(US, 1949– )
Elizabeth George has written some dozen bestselling crime novels in the English tradition featuring Detective Inspector Thomas Lynley and Sergeant Barbara Havers of New Scotland Yard. The early books dwelt upon the contrast between the downmarket, chain-smoking Havers and the elegant Lynley (an earl, no less). Their slightly anachronistic flavour was only enhanced by the fact that the Ohio-born George didn't get English class quite right, but they are hugely enjoyable despite that (or because of it?). And to be fair, while Lynley may be on the surface no more than a modern version of Dorothy L. Sayers' Lord Peter Wimsey, incest and paedophilia were things with which Wimsey never had to cope. The series started with A Great Deliverance (1989), which remains the best place to start George's work; but in the twelve years since, her densely plotted books have come to focus rather less on Lynley's aristocratic angst. Her most recent, A Traitor to Memory (2001), weighs in at almost seven hundred complex pages. Reflecting the author's background in psychology, it is a strong contemporary detective novel in whichthe murder is only one element of the story.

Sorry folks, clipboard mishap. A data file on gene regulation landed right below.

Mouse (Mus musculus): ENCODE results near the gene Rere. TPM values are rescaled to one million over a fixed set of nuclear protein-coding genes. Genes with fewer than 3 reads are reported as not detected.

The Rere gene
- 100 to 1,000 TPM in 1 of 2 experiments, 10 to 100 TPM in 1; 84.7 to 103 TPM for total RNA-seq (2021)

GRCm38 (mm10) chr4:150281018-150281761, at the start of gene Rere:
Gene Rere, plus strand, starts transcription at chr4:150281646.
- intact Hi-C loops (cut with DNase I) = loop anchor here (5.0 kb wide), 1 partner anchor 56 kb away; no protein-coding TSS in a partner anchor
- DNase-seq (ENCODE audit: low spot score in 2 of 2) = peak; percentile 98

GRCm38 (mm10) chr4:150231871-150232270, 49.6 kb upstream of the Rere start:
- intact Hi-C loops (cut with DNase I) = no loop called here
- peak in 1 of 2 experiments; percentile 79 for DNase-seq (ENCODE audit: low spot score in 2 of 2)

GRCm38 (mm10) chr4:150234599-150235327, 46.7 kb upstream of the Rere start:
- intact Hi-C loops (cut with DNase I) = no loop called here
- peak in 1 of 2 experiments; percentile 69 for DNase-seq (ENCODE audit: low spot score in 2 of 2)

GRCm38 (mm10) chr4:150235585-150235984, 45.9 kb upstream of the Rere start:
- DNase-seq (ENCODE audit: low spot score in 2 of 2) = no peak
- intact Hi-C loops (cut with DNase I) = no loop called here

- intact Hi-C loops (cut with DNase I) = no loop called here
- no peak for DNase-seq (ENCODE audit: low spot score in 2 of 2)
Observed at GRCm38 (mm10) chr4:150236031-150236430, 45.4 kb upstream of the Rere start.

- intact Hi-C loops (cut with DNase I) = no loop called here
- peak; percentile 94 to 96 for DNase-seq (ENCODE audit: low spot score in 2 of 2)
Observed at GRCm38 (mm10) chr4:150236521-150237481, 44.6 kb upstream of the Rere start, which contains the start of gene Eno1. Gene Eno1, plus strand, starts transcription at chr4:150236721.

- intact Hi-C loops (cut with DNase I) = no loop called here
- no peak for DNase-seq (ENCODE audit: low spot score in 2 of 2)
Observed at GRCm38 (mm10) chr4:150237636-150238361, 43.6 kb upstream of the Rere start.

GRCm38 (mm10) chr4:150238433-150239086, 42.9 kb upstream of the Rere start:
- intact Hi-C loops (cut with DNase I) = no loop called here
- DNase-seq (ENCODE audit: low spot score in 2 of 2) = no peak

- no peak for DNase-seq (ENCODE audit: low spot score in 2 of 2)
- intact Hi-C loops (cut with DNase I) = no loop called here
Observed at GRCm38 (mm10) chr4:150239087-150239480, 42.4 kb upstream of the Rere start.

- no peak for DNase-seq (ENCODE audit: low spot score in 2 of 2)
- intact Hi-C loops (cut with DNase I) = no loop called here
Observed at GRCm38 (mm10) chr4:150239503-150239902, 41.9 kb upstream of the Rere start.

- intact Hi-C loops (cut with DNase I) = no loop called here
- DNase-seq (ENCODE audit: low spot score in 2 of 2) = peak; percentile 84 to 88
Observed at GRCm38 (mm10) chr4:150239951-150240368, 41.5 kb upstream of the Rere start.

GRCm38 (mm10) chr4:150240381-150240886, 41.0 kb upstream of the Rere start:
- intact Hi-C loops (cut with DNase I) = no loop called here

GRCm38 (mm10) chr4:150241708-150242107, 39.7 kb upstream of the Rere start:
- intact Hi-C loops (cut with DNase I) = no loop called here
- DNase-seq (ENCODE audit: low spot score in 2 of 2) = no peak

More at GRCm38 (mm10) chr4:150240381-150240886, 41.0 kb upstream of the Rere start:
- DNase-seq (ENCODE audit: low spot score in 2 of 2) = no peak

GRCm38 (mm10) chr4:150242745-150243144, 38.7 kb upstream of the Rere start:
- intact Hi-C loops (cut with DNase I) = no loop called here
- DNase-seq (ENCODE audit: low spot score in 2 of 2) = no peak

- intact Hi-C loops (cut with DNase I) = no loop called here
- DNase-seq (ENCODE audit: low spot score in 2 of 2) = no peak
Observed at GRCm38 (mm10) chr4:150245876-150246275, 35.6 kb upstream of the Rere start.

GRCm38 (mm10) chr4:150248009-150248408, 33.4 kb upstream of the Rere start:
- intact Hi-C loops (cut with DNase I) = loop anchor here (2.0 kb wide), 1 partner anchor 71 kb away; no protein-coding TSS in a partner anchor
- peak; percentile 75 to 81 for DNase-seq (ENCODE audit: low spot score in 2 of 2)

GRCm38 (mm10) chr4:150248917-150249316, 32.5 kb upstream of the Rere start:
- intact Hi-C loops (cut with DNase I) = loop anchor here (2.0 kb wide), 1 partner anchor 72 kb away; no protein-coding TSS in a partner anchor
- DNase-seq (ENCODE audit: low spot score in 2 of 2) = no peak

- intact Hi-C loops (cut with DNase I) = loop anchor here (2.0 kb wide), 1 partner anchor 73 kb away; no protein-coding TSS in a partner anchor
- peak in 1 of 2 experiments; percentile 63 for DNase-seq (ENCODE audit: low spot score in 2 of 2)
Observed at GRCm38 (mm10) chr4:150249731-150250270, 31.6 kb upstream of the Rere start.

P. D. James, Ruth Rendell, Dorothy L. Sayers SG